Bitcoin Trademark Issued for the first time in Russia

Bitcoin and Russia have had some tough times so far. The government is not interested in having bitcoin around, but they definitely want to explore the use of blockchain technology in banking and financial sector. However, ‘Bitcoin’ did get its date with the legal and regulatory system in the country after a trademark of the same name was approved by the concerned authorities.

The number of bitcoin users in the Russian Federation are increasing on a regular basis. But, at the same time, the government is doing all it can to stop people from using it. Earlier this year, the Russian Ministry of Finance had passed a draft regulation that made converting bitcoin to ruble illegal, punishable by imprisonment and a penalty.

With bitcoin not being widely used in the region, many companies are trying to capitalize on the name and the branding associated with Bitcoin by attempting to trademark it. According to available reports, as many as four businesses have so far tried to trademark the name and one of them succeeded in it.

The reports state that Bitcoin OOO, equivalent to a Limited Liability Company, has become the proud owner of the trademark. The certificate for the name Bitcoin was issued to Alex Fork, the owner of Bitcoin OOO. Alex Fork also happens to be a known personality in the European fintech startup circle. He is currently the head and founder of Future Fintech, a fintech accelerator program.

Speaking to the publication, Alex Fork was quoted saying that his company has no plans to commercially use and his intention behind acquiring the trademark was to protect it from being misused by others. The trademark assigned to Alex Fork will be valid until December 30, 2023. However, it may soon be made available to the public domain, allowing anyone to use it.

Other businesses that tried to register the bitcoin trademark includes M-Group, Intelprom OOO, and Doc OOO. Since its massive adoption, Bitcoin is one of the most sought after brands by the banking and financial sector and the trademark secured by Bitcoin OOO will be worth a bomb if the company decides to monetize it. But that doesn’t seem to be the case so far.

Ref:PlusWorld Image: Bitcoin By Zach Copley

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United States Patent and Trademark Office (PTO) recently rejected a patent application (Reg 86135516) for the trademark ‘Bitcoin’ filed by Urban Trend LLC, a Californian household product company.

Bitcoin trademark

The motion came to rest as a part of default judgment, when Urban Trend failed to submit an answer to the patent’s opposer Russ Smith, the owner of Atlantic City Bitcoin, LLC and HELP.ORG LLC. In his application, the opposer had described himself as the registered owner of the trademark ‘MILLY BITCOIN’ (Reg 4435599) and had accused Urban Trend of committing a fraud during the application for registration.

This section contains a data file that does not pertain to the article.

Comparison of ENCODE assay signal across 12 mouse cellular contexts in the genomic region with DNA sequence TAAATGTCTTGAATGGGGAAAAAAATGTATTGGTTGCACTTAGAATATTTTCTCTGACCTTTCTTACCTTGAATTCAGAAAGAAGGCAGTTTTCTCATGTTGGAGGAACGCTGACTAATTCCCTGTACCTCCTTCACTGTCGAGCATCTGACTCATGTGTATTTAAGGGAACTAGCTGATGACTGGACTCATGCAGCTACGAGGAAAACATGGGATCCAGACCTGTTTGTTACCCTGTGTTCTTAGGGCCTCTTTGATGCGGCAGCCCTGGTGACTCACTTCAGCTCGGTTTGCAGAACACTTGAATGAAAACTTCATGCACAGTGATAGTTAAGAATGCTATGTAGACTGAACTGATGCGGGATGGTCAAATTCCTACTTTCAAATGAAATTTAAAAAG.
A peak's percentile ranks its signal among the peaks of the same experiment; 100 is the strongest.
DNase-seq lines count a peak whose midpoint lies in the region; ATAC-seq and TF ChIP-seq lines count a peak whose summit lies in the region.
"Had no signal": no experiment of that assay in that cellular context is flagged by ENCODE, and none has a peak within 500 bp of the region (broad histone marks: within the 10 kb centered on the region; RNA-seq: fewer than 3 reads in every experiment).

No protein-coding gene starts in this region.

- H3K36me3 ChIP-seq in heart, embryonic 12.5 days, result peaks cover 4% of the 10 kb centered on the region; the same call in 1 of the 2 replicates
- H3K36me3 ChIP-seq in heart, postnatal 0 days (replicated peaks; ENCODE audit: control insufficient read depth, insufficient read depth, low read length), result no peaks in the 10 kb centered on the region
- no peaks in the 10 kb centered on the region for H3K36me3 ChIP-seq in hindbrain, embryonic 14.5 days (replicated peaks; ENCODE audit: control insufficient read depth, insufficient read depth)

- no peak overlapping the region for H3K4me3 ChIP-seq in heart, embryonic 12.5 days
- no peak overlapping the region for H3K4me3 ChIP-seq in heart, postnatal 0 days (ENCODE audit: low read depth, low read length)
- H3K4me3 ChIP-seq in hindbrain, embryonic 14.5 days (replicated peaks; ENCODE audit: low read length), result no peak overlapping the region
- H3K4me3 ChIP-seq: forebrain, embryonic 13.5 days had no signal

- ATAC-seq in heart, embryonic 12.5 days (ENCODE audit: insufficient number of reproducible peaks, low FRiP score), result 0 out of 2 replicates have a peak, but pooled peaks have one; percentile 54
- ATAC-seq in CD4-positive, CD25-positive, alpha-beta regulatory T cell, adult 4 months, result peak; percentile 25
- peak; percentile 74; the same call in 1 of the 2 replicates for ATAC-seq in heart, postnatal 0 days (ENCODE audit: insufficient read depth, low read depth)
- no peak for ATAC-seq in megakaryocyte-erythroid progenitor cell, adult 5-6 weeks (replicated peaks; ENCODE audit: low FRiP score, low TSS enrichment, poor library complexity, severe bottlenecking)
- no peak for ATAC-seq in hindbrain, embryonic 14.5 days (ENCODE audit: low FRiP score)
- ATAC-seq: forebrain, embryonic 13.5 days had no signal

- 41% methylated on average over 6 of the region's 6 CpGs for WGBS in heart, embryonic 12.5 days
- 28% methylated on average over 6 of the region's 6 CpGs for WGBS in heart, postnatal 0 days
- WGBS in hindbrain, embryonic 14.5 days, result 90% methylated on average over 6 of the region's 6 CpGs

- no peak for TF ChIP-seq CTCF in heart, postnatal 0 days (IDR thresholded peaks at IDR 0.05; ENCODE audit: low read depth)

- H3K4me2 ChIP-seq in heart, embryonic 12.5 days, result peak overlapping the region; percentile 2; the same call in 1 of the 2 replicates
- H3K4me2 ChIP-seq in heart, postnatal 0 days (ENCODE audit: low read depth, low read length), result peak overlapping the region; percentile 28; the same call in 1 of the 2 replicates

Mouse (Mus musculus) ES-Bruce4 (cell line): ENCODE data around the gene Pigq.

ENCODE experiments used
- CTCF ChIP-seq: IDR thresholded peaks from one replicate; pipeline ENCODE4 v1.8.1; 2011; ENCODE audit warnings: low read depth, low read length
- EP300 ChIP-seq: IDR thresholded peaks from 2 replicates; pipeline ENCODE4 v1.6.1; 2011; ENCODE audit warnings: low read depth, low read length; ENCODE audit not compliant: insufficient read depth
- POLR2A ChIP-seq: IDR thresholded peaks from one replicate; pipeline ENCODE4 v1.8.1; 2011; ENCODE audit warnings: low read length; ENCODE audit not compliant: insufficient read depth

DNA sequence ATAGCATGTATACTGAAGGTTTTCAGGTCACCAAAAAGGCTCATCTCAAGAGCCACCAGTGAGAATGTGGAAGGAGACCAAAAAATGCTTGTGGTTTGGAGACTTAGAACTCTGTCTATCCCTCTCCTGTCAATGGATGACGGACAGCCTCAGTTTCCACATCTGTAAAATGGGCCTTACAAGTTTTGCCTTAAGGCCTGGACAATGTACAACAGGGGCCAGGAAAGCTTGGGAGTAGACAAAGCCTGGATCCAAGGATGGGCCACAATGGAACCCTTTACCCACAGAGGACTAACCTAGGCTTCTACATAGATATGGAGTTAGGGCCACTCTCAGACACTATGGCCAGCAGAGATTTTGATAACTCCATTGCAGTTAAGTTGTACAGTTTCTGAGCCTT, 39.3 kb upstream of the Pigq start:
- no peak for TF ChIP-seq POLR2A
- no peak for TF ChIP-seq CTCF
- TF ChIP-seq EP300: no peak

“Defendant [Urban Trend LLC] replied to an office action requesting the significance of BITCOIN to the application,” the motion read. “Defendant replied that BITCOIN had no significance. Defendant failed to describe that “BITCOIN” merely describes a characteristic of applicant’s goods. Namely “BITCOIN” referred to the fact that the items would be labeled as logos referring to the Bitcoin currency.”

Russ Smith’s motion further pointed the similarities between his and defendant’s business profiles that will end up creating confusion among customers.

Upon the successful notice of opposition, the PTO office sent directives to both Smith and Urban Trends, attached with a time schedule that asked the latter to submit its response by January 26th, 2015. The defendant however failed to answer any of the accusations mentioned in the lawsuit, despite being aware about it. Smith thereby entered a legal position to request for default judgment, a step that took the case to his desired conclusion.

The trademarking of Bitcoin and related products is not a new thing in the industry. The Bitcoin Foundation has previously reported that there are at least 35 marks alone in the US that contains the word Bitcoin in it. At the same time, the non-official Bitcoin advocacy group also opposed the idea of trademarking the digital currency.

“It is a generic term like the terms used for other currencies such as “dollar”, “euro,” “yen,” etc,” it had stated. “The Foundation is committed to doing what it can to protect the term “BITCOIN” for public use.”